AEG Live's chief executive testified Tuesday that he thought the wrongful death suit brought against the company by Michael Jackson's mother and children was an extortion attempt.
While he never uttered the word, Randy Phillips said he agreed when a Jackson family attorney asked if that was how he felt.
Phillips' acknowledged his feelings during his first few minutes on the stand, which came at the end of court Tuesday, giving a preview of what promises to be hours of contentious testimony.
FULL COVERAGE: AEG wrongful death trial
"You believe this case is an extortion?" Jackson attorney Brian Panish asked.
"Yes," he answered.
As he continued under his questioning, Phillips at one point said, "I wish you wouldn't keep calling it a baseless shakedown."
PHOTOS: Jackson-AEG wrongful-death case
His short time on the stand, though, was not without humor. At one point, Panish handed Phillips an article from Forbes magazine, saying, "Your picture looks good."
Phillips: "That's the nicest thing you've said to me today."
Panish: "Just give me a chance."
But in another instance, when Phillips appeared to crack a smile, Panish asked, "You think this is funny, sir?"
"No," he replied. "I think it's tragic."
Several emails Phillips wrote at the time of the pop singer's planned comeback tour are central to the Jacksons' case in which they contend AEG negligently hired and supervised Dr. Conrad Murray, who is serving jail time for administering a fatal dose of the anesthetic propofol to the singer.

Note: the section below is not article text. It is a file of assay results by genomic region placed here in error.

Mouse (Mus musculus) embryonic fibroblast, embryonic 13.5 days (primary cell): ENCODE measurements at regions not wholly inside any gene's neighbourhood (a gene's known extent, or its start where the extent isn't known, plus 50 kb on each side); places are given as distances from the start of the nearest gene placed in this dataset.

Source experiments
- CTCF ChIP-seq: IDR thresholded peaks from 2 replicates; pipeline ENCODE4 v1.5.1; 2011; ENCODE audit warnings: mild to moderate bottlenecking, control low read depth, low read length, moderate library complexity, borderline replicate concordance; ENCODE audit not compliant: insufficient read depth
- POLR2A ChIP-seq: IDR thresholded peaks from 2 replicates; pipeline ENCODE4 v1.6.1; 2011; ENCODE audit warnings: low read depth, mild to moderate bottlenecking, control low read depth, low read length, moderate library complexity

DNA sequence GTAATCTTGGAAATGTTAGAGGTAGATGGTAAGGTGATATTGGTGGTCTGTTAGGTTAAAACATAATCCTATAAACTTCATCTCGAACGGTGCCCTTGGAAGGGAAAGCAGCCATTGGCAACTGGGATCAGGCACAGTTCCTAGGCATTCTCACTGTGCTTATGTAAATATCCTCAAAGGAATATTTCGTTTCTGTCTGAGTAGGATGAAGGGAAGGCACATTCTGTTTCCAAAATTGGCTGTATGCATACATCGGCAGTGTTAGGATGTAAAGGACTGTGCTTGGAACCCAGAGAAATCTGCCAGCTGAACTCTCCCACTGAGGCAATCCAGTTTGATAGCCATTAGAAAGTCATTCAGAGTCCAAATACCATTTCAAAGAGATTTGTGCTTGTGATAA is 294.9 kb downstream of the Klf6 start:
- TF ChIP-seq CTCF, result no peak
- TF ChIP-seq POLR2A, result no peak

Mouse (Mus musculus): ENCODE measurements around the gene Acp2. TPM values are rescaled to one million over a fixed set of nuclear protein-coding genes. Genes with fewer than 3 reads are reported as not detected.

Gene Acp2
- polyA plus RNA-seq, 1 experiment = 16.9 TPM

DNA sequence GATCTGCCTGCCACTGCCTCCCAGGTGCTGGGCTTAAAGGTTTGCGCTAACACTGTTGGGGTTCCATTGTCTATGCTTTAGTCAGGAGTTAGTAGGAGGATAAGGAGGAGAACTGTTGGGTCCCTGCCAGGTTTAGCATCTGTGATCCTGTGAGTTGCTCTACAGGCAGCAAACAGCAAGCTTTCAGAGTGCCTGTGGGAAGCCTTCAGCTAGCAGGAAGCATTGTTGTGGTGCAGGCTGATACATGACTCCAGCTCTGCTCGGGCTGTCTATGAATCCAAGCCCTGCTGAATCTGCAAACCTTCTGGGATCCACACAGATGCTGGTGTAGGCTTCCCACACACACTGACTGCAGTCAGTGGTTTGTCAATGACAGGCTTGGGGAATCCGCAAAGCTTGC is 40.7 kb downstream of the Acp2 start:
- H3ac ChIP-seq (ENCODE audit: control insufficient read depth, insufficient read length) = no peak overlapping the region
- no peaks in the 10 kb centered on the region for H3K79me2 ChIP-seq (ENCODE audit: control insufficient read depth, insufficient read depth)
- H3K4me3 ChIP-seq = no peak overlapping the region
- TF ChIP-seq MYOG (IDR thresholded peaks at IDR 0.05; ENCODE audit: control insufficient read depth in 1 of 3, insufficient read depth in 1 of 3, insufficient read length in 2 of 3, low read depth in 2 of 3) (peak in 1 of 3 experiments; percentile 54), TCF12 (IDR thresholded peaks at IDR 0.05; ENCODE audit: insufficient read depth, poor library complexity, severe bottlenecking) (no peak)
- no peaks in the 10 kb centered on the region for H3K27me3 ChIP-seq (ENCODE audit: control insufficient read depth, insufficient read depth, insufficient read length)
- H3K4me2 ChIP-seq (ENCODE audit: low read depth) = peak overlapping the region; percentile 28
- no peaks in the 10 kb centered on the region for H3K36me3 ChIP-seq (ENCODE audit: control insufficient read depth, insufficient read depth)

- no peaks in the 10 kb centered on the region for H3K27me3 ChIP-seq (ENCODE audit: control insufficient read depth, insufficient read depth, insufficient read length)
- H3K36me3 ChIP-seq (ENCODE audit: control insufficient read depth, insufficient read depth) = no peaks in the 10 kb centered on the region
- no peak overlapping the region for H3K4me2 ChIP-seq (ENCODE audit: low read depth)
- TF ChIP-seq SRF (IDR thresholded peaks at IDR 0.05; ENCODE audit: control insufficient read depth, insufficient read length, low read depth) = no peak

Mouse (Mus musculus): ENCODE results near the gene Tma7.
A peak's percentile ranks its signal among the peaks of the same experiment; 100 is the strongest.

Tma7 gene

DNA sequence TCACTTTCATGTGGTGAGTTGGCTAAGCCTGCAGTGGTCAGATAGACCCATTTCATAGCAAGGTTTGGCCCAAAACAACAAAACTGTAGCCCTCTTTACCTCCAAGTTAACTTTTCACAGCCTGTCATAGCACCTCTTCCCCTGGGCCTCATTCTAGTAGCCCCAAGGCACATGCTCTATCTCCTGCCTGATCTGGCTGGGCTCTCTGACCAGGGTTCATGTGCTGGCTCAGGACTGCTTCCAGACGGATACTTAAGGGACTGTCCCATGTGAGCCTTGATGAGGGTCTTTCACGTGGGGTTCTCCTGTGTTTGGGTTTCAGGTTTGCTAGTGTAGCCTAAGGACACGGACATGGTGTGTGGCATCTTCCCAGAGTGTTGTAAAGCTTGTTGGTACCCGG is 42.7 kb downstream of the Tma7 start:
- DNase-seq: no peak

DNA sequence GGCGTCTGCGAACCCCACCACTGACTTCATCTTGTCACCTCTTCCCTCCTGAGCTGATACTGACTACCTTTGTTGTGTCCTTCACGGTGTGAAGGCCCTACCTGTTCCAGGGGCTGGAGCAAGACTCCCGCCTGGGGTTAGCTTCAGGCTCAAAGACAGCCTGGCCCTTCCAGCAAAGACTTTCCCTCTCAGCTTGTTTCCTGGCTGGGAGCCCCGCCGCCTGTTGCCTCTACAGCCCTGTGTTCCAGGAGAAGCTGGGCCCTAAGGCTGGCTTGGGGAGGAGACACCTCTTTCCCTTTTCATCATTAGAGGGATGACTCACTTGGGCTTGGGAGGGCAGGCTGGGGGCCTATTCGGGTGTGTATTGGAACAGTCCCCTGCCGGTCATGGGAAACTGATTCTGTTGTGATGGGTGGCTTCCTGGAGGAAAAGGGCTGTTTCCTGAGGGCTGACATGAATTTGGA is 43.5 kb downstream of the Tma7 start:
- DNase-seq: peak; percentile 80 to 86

AEG, though, says Jackson hired Murray and that any money the entertainment company was supposed to pay the doctor was part of an advance to the singer.
After receiving an email from Kenny Ortega, the director of the planned "This Is It" concert series in London, saying Jackson needed psychiatric help, Phillips wrote back, "I had a lengthy conversation with Dr. Murray, who I am gaining immense respect for as I get to deal with him more.
"He said that Michael is not only physically equipped to perform and, that discouraging him to, will hasten his decline. ... This doctor is extremely successful (we check everyone out) and does not need this gig so he [is] totally unbiased and ethical," Philips wrote.
Phillips on Tuesday said he described Murray as successful "because that's what I was told."
Murray, who closed his practice to minister to Jackson for $150,000 a month, was actually deep in debt and facing foreclosure on his home.
Phillips testified he wrote that Murray had been checked out because "I thought at time he had been. I still think he had been to an extent."
The Jackson family attorneys are sure to return to the email as testimony continues.
Phillips also testified that AEG tried to set up a Jackson tour in 2007, but the pop star's representatives said he wasn't ready to go on the road.
The company got involved the next year after the investment firm Colony Capital bought the note on the singer's Neverland Ranch.
Phillips said that Philip Anschutz, the owner of parent company AEG, knew Tom Barrack, Colony Capital's chairman. Anschutz told Phillips to set up a meeting, which took place in Colony Capital's Century City offices in June 2008, leading Phillips to write a strategic plan.
"I caution you that MJ is not fast and a total perfectionist (needs to be controlled as much as possible)…I believe he can net, at least $1 M per night after all costs including professional fees and, possibly, more," Phillips wrote in an email to a Colony Capital partner.